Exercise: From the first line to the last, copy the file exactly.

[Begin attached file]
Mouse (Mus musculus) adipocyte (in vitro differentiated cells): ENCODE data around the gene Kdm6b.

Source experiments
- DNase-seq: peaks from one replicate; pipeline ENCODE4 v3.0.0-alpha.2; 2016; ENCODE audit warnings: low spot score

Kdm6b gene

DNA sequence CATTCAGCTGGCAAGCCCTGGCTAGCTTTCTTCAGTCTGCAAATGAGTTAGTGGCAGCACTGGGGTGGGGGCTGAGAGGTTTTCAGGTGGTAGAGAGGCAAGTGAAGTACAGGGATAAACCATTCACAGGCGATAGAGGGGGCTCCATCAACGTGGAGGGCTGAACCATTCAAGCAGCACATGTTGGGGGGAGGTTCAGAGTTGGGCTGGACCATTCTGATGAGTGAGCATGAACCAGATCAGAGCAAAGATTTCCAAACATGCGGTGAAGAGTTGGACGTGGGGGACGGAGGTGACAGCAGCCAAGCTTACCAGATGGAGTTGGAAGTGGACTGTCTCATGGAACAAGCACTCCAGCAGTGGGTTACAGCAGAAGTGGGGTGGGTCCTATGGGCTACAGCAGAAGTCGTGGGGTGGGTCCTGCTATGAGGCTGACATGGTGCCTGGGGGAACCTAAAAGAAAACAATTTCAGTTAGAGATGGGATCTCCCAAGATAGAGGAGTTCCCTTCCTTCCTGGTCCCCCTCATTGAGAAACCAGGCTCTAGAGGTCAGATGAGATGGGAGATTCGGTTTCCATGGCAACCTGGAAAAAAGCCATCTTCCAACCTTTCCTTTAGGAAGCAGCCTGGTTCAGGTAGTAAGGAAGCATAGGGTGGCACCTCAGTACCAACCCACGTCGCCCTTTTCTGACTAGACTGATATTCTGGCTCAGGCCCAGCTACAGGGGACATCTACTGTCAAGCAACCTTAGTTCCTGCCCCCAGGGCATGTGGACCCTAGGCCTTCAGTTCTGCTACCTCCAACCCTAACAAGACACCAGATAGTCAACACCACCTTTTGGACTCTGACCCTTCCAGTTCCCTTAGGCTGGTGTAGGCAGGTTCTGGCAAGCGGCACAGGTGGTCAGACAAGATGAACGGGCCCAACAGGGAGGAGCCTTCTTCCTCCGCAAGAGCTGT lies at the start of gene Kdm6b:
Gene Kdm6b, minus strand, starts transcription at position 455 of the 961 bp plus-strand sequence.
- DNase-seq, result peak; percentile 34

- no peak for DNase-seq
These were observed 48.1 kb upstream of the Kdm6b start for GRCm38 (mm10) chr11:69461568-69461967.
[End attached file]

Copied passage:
Mouse (Mus musculus) adipocyte (in vitro differentiated cells): ENCODE data around the gene Kdm6b.

Source experiments
- DNase-seq: peaks from one replicate; pipeline ENCODE4 v3.0.0-alpha.2; 2016; ENCODE audit warnings: low spot score

Kdm6b gene

DNA sequence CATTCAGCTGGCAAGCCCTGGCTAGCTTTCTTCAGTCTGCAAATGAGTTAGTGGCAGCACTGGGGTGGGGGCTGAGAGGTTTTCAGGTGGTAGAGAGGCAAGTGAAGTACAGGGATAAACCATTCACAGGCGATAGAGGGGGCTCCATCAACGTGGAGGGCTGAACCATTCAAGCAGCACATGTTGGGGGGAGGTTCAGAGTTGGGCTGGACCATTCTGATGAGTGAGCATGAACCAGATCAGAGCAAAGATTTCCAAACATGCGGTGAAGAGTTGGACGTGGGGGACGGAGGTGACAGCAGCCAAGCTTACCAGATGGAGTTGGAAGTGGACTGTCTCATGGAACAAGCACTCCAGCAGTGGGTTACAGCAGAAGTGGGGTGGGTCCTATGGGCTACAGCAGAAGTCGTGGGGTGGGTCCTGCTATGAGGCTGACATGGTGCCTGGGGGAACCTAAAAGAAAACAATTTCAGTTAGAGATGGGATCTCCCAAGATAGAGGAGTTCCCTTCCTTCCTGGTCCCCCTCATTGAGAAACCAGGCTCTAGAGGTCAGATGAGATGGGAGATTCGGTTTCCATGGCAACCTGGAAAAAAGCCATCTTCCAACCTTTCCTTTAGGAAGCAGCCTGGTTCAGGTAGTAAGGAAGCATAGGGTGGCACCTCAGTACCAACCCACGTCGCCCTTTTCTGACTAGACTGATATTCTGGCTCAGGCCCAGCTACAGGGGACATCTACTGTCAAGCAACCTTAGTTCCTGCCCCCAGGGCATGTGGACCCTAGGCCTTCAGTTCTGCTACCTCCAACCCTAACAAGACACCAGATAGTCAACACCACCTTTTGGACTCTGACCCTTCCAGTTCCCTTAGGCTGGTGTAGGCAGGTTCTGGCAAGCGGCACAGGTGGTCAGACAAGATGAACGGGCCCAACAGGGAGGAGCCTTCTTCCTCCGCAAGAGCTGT lies at the start of gene Kdm6b:
Gene Kdm6b, minus strand, starts transcription at position 455 of the 961 bp plus-strand sequence.
- DNase-seq, result peak; percentile 34

- no peak for DNase-seq
These were observed 48.1 kb upstream of the Kdm6b start for GRCm38 (mm10) chr11:69461568-69461967.